Fossil Evidence of Interactions between Plants and Plant-Eating Mammals
We document changes in mammalian dietary and foraging locomotor adaptation, and appearances and developments of angiosperm fruiting strategies and vegetation types since the late Cretaceous in the Euramerican region, and to some extent in low latitude Africa. These changes suggest: (i) an expansion in the exploitation of dry fruits and seeds by mammals on the ground as well as in the trees after the terminal Cretaceous dinosaur extinction; (ii) a relation between large nuts and rodents, which appear in the late Palaeocene and radiate in the late Eocene; (iii) a relation between primates and fleshy fruits established in the early-Middle Eocene when tropical forests reached their maximum latitudinal extent; (iv) a hiatus of several million years in the vertebrate exploitation of leaves after dinosaur extinction and before the first few mammalian herbivores in the Middle Palaeocene, followed by an expansion in the late Eocene when climates cooled and more open vegetation became established.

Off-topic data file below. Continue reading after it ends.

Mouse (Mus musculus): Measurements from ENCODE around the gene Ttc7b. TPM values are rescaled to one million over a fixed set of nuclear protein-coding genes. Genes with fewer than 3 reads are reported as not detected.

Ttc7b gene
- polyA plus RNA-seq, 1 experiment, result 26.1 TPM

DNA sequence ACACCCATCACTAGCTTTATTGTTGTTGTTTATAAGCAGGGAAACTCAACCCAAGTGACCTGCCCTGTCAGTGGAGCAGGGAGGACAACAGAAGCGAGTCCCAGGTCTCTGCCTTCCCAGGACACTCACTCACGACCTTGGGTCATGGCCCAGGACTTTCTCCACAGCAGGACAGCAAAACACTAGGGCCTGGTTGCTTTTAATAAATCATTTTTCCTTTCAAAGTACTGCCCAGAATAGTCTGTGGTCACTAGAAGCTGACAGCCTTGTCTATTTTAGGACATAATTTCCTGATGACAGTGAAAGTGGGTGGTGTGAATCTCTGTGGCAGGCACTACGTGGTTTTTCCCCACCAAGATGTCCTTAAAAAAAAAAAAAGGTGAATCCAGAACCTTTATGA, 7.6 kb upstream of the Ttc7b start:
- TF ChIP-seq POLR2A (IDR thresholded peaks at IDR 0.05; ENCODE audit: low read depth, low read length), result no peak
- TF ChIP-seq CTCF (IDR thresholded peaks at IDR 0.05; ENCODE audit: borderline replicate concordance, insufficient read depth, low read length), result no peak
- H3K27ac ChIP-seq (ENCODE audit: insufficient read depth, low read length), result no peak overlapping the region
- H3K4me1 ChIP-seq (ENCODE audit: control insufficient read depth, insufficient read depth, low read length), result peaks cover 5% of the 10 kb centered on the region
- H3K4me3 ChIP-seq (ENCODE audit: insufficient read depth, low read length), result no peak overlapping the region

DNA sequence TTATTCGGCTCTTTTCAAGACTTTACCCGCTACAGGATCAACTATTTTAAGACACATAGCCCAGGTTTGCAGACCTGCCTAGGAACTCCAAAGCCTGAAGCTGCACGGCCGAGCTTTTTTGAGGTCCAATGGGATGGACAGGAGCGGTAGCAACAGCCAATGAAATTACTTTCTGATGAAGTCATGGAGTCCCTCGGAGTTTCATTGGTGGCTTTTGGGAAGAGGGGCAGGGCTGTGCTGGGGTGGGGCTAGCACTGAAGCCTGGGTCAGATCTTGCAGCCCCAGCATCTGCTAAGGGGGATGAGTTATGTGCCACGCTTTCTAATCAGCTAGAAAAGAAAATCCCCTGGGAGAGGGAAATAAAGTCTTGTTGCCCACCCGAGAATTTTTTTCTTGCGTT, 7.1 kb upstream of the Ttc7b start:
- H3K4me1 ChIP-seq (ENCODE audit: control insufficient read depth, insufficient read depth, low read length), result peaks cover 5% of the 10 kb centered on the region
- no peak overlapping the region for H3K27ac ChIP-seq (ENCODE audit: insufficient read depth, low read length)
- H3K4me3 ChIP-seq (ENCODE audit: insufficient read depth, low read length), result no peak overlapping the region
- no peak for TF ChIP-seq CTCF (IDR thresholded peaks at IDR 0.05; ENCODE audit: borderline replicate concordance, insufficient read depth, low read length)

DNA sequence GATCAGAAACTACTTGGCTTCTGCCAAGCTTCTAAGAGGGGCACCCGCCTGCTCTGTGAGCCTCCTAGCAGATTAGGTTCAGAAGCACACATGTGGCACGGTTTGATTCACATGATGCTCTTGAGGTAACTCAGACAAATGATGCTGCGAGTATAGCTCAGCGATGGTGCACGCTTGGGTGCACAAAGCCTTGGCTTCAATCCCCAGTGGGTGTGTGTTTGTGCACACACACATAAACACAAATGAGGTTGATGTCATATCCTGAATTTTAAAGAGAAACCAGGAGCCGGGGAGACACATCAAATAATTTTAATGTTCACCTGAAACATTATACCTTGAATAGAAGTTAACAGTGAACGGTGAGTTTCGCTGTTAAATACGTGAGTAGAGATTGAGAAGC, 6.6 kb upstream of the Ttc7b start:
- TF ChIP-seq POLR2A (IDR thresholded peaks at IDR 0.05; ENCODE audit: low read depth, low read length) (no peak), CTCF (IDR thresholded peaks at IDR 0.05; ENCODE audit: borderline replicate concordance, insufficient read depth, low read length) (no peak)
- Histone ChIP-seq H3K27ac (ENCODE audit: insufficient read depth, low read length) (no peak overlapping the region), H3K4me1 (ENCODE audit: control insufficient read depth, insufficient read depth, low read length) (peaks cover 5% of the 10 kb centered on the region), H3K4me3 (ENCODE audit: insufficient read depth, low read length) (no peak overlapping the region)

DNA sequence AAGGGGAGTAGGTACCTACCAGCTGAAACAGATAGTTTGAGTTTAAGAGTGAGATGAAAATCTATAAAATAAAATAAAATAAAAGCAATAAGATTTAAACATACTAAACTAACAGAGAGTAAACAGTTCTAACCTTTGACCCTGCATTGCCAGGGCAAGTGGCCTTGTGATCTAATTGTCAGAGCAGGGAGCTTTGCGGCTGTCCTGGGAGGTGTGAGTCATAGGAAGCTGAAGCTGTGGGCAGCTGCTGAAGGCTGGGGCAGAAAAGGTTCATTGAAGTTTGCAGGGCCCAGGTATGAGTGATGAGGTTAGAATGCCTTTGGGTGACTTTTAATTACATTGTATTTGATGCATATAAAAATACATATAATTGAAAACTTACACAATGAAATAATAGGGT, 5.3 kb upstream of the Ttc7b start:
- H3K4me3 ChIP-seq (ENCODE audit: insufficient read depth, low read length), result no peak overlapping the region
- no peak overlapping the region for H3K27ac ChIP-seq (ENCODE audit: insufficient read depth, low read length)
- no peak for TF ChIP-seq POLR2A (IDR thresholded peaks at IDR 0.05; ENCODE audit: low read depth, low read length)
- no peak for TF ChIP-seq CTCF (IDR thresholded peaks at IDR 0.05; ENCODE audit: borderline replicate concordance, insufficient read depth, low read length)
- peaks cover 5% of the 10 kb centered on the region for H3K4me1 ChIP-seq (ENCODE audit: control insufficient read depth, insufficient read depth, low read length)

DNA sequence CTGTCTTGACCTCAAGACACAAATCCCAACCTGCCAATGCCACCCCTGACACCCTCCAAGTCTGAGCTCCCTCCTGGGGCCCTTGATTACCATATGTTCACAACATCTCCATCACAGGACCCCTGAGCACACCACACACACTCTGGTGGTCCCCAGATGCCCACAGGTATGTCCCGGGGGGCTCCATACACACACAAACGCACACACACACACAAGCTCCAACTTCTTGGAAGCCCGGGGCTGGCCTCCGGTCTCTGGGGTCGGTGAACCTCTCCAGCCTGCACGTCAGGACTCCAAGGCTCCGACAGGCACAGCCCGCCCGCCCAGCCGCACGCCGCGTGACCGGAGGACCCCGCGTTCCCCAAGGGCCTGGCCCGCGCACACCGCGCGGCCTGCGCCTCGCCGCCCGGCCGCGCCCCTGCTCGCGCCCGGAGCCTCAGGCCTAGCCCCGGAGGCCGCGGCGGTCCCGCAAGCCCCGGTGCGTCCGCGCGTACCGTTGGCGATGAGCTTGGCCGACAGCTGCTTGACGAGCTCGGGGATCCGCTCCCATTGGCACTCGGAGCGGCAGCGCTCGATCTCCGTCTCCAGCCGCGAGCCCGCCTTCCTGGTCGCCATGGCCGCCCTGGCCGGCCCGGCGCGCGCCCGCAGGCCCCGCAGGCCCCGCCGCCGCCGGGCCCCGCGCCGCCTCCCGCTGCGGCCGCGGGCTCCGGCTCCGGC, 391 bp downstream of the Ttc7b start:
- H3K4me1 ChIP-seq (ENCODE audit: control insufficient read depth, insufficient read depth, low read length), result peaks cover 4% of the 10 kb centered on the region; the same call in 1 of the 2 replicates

Philosophical Transactions of the Royal Society of London Series B
- Pub Date:
- August 1991